If you follow me on twitter you might have seen a lot of tweets during the conference. Lots of libraries and tools were presented. It was great that, as Jan Monschke mentioned, they all were open source and encouraged contributions. It is also, I believe, a symptom that there is SO MUCH WORK to do on this field that people feel underpowered and unable to build all that we need in order to get as creative/expressive as we’d like, or at least, as we can be in other platforms.

So that was cool. However, I can learn about tools and libraries from the comfort of my home and chair. What is really cool is being able to take part in “the hallway track” discussions and do some “networking”, but this is something the conference didn’t really facilitate. The schedule was really TIGHT, and didn’t leave time to process / discuss the new ideas with the people around you, let alone think about them yourself. It all felt really crammed together.

Granted, there was some time for questions after each talk, but I don’t think that’s the right moment or place.

Correction/update: there is an afternoon “hacks” session at Mozilla today which can be used for networking/discussion.

There were a few more aspects that were Not Cool At All, such as the whole line up of speakers being mostly white and male. I think I could count with one hand the number of women on the room (me included) and I’d still have free fingers. In other contexts this would have been outrageous. I tried to encourage diverse groups to send their proposals, and it didn’t work, but I don’t want to make myself feel exclusively responsible for this.

Finally, some members of the conference staff were overly zealous and made me feel incredibly uncomfortable: repeated bag searches on the way in, by the same security officer. Being addressed/yelled at in French, and policed all the time even when in our office. I was yelled at when trying to get some water from the table before lunch because it wasn’t the right time yet (but there wasn’t any other water to drink!). Some of my colleagues were told not to take drinks from the office kitchen’s fridge even if they are Mozilla employees (!!). Some people need to chill down. C h i l l d o w n.

The Web Audio conference is a wonderful and so very much needed forum. At times it even felt like a magic pioneering place, a one of a kind meeting that we were fortunate and privileged to be part of. I want/expect it to get better and better in future editions 🙂

Tools for the 21st century musician—super abridged dotJS edition

I attended dotJS yesterday where I gave a very short version of past past week’s talk at Full Frontal (18 minutes versus 40).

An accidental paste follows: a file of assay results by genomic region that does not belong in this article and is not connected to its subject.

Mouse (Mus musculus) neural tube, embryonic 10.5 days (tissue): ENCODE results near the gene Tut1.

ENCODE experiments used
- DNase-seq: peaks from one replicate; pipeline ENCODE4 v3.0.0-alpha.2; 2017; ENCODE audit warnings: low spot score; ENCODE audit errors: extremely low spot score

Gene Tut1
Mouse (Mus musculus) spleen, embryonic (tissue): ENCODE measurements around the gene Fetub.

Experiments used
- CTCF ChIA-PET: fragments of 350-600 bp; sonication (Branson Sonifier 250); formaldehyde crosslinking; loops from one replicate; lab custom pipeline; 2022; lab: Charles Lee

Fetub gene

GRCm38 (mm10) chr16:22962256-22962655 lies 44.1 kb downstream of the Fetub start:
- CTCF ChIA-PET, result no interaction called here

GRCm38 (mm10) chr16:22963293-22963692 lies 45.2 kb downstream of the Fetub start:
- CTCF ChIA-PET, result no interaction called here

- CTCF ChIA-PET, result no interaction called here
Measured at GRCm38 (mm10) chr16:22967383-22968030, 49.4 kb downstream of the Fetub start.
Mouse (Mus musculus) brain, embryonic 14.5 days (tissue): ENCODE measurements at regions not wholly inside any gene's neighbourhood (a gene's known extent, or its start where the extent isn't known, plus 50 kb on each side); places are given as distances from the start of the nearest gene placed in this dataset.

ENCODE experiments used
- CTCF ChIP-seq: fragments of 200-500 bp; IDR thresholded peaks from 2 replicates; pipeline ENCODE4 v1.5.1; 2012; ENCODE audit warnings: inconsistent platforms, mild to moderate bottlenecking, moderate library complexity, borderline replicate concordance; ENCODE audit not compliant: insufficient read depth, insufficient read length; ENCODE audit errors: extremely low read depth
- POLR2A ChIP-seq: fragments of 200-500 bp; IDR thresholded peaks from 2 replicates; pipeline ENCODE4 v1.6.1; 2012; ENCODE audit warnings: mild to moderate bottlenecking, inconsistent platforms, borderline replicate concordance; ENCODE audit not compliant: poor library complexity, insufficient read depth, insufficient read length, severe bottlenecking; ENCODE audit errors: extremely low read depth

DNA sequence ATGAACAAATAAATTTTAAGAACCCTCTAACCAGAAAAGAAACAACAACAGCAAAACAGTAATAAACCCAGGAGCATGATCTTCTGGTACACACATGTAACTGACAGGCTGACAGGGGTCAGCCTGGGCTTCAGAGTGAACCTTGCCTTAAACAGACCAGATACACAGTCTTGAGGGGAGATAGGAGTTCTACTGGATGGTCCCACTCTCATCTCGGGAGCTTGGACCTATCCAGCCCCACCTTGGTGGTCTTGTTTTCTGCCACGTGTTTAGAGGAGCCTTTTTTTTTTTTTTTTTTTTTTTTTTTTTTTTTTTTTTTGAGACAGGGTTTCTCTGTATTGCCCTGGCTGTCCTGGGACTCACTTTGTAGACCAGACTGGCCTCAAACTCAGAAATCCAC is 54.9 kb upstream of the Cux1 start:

The conference happened in a theatre and we were asked not to use bright background so I changed my slides to be darker and classier.

It didn’t really go as smoothly as I expected (a kernel panic a bit before the start of the talk, and I got nervous and distracted so I got more nervous and…), but I guess I can’t always WIN! It was fun to speak in French if only one line, though: Je suis très contente d’être parmi vous!–thanks to Thomas for the assistance in coming up with the perfect presentation line, and Guillaume and Sasha for listening to me repeat it until it resembled passable French!

While the video is edited and released, here’s a sample in the form of slides, online and their source code in GitHub.

It was fun to use CSS filters to invert the images so they would not be a big white block on top of a dark background. Yay CSS filters!

.filter-invert {
    filter: invert(100%) brightness(2);

Also, using them in transitions between slides. I discovered that I could blur between slides. Cinematic effects! (sorta, as I cannot get vertical/horizontal blur). But:

.bespoke-active.emphatic-text {
  filter: none;
.bespoke-inactive.emphatic-text {
  filter: blur(10px);

I use my custom plugin presentation-fullscreen for getting real fullscreen in my slides. It’s on npm:

npm install presentation-fullscreen --save

then just


will add a new option to the contextual menu for making the whole body go fullscreen.

I shall write about this tip and how I use bespoke.js in general, and a couple thoughts and ideas I had during the conference soon. Topics including (so I don’t forget): why a mandatory lack of anonymity is not the solution to doxxing, and the ideal talk length.

This week… and beyond

  • Monday: shyly open my inbox after a week of holidays, and probably duck to avoid the rolling ball of stale mail coming my way.
  • Wednesday: maybe meet Karolina who’s in London for a conference!
  • Thursday: my talk is closing a conference O_O — when the organiser mentioned “closing” the day I thought he meant closing the first day, not the second. NO PRESSURE. Although the conf is held at Shoreditch Village Hall, which is a venue where I feel like at home, so I’ll probably be OK. There’s a meatspace meatup afterwards, and I’m glad it’s around Shoreditch too or I’ll be dropping on that.
  • Friday: MozFest facilitators meeting, and also the Science Fair during the evening (if it is still called Science Fair)
  • Saturday and Sunday: MozFest, MozFest, MozFest! Paul Rouget asked me to show WebIDE there, and then Bobby (aka SecretRobotron and your best friend) came up with this idea of a MEGABOOTH where people can go and learn something about app-making in sessions of 5-20 minutes. Of course I can’t be all week-end there or I’ll basically die of social extenuation, so I asked some friends and together we’ll be helping spread the word about Firefox OS development in its various facets: Gaia/Gonk/the operating system itself, Gaia apps, DevTools and WebIDE. Come to the MEGABOOTH and hang with Nicola, Wilson, Francisco, Potch and me! (linking to myself and wondering if the Internet will break with so much recursion, teehee)

Continue reading “This week… and beyond”

WAC – the Web Audio Conference

There is going to be a Web Audio Conference for the first time and it’s going to happen in Paris, next January 2015.

This is co-organised by IRCAM and Mozilla, and I’m excited to be involved as part of the technical committee.

Call for papers is open until October the 10th. Update: they have added some guidelines to help you submit a paper if you’ve never submitted a paper.